This week, two new clients came to me.

One is exhausted trying to be everything for everyone—managing campaigns, being the primary parent, running a consulting business on the side.

The other recently left a job in which she outperformed her boss but earned considerably less. She ran her department from behind the scenes.

I asked each about their families of origin.

Both said that their parents were not emotionally present. They both had to play the role of the big one, the family caretaker.

I said, it sounds like you were parentified. After I described this pattern, they both said, that’s me!

Parentification is a systemic pattern where there is an appropriate order (say, child, parent, parent’s parent), and the little one gets sucked into the layer of the biggest one (say, the child gets sucked into the layer of the parent’s parent).

Parentification in Families

Parentification happens in families when a parent cannot parent their children adequately (often because their own parent was unavailable or died at an early age) and a child takes on the responsibility of parenting themself and/or their siblings, and/or parenting their parent.

For example, I was parentified at a young age. One reason was that my mother’s mother struggled with alcoholism, was unable to be present for my mother, and died of cirrhosis before I was born. Partially because of this, my mother was unable to be fully present to me, and I learned to take care of myself from a young age.

Parentification in Organizations

Parentification also occurs within organizations when a boss doesn’t do their job effectively (perhaps they feel uncomfortable in their leadership role or overwhelmed by responsibilities), and they lean on an employee.

The employee who takes on their boss’s  responsibilities is parentified. Many middle managers are parentified.

When an employee informally takes the reins, it creates a sense of rest in the short term because tasks get done. But it also creates confusion: Your manager must assess you and give directives, but they’re now also your workmate.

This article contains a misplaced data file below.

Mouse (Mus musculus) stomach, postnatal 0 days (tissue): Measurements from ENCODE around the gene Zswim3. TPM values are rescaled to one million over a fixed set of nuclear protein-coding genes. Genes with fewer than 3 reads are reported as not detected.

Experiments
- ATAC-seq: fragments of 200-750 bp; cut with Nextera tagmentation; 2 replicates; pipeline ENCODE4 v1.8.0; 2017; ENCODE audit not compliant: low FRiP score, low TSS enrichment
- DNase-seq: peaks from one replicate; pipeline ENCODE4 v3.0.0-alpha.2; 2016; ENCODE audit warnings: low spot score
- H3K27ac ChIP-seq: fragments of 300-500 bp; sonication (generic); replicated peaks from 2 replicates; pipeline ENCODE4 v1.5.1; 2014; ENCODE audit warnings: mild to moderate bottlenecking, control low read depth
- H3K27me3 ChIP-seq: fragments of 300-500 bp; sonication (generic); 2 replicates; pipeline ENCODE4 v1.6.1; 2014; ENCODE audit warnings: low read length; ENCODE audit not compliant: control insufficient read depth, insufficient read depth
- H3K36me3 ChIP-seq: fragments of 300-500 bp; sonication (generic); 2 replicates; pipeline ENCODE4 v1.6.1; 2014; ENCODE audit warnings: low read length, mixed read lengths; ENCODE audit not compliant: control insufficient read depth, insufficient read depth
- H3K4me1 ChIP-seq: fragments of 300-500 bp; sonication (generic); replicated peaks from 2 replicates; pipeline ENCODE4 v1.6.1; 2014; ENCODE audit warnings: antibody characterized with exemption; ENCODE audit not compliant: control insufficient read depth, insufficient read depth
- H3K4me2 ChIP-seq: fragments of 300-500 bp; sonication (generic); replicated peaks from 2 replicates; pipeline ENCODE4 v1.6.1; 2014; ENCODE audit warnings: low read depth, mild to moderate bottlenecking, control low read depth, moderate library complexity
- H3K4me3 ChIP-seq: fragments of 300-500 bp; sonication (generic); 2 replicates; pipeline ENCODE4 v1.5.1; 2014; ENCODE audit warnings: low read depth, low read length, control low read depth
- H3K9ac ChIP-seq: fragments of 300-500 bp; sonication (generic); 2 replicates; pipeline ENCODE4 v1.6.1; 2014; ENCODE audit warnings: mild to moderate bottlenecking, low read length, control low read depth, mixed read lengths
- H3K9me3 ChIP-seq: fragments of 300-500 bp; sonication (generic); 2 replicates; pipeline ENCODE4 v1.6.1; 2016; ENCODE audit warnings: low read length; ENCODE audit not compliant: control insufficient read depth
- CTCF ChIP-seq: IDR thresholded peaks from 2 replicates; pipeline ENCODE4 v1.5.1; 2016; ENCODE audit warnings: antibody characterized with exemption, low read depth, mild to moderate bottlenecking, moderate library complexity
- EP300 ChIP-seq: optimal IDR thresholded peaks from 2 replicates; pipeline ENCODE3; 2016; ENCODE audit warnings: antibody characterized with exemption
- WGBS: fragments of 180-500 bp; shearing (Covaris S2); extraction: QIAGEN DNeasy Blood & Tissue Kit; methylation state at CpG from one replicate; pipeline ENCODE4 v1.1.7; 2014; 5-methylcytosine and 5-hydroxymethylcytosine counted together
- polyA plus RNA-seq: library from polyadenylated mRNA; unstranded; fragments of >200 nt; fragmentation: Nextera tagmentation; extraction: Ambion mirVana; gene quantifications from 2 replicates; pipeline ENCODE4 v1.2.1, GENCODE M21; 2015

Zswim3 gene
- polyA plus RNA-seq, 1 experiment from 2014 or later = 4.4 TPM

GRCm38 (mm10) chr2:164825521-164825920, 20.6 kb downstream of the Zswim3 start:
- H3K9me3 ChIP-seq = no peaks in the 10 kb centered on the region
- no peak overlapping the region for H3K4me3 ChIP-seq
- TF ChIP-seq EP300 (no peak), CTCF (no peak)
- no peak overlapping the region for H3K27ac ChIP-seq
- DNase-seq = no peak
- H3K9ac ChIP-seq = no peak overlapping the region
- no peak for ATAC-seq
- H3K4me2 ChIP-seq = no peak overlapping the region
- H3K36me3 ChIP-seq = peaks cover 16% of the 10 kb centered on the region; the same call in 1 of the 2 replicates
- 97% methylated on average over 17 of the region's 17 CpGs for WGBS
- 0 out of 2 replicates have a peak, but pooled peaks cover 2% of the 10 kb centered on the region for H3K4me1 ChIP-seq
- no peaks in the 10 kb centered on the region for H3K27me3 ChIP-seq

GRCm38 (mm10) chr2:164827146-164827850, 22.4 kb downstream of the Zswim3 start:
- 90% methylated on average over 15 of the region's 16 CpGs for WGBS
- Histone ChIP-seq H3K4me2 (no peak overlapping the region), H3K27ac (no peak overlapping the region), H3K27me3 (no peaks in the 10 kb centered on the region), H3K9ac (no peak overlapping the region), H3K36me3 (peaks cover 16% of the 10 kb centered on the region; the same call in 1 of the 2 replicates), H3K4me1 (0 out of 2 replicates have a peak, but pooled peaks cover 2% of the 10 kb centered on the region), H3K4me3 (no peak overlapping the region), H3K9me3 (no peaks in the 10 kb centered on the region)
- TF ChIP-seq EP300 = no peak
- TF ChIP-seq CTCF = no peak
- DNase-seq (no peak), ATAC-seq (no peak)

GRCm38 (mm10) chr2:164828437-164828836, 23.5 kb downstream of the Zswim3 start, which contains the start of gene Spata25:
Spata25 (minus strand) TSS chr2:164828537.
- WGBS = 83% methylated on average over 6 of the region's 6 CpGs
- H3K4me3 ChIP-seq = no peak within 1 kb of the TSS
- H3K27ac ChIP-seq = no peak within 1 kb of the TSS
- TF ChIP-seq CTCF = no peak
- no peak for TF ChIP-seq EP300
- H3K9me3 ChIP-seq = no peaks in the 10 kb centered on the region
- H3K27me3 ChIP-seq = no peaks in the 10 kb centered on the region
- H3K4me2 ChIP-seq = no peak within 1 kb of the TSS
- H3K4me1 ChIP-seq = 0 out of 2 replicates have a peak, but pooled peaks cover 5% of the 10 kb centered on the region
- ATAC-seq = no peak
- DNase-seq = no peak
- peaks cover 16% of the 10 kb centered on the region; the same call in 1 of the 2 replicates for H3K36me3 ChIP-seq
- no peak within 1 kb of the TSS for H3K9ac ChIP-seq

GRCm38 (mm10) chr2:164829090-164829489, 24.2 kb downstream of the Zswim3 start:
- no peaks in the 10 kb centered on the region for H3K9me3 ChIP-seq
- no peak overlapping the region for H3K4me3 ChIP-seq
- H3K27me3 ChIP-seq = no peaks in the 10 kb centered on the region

In the long term, disorder ensues. Team members feel less safe because they don’t know where people stand, and informal lines of communication become more important than formal ones.

Even within cooperative, non-hierarchical leadership structures, it’s essential to have clear agreements about who leads what. Parentification happens when someone takes over a leadership role without explicit agreement or conscious acknowledgment of what’s happening.

The Benefits of Parentification

Parentification can have huge benefits. Parentified people often become high achievers with exceptional skills. They thrive as community organizers, leaders, entrepreneurs, coaches, consultants, teachers, doctors, lawyers.

They often understand what is in the greater good and are willing to share their opinions, take risks, and sacrifice for the good of the whole.

The Downsides of Parentification

However, parentification can also lead to the following symptoms:

  • Workaholism
  • Exhaustion and burnout
  • Taking responsibility for things that are not yours
  • Taking charge when it’s not your place
  • Arrogance, judgment, and a condescending attitude
  • Believing that you are/know better than others (although you’re embarrassed to admit it)
  • Feeling disconnected: The Lonely Leader
  • Not feeling part of the team because you’re in charge of the team:
  • Resentment
  • Expecting yourself to be bigger than you are
  • Focusing too much outside of your sphere of influence
  • Savior mentality
  • Guilt at not being able to change single-handedly
  • Overly relying on yourself
  • Having a hard time asking for help

Acknowledgment is the first step toward healing.

By becoming aware of the parentified part of yourself, you gain the freedom to discern your actions.

The goal is not to eliminate the parentified part of yourself. Rather, the work is to be aware of the parentified part so it can serve you when it’s helpful and rest when it’s not.

You might also shine a light on the parentified part’s beliefs. For example, it might say something like, If I’m big, then I’m safe. Or I need to be as big as I can be.

By becoming aware of the stories we tell ourselves, we create space to choose new stories that serve us more.

For example, a more accurate story might be this: No matter how much more competent (or taller) you are than your parent, they will always be the parent and you will always be the child. They are the big one. You are the little one. That is what is.

When we stop trying to be bigger than we are, we become more capable of seeing ourselves as parts of movements or nodes in systems—rather than individual agents. We become capable of taking right-sized action without burning out.

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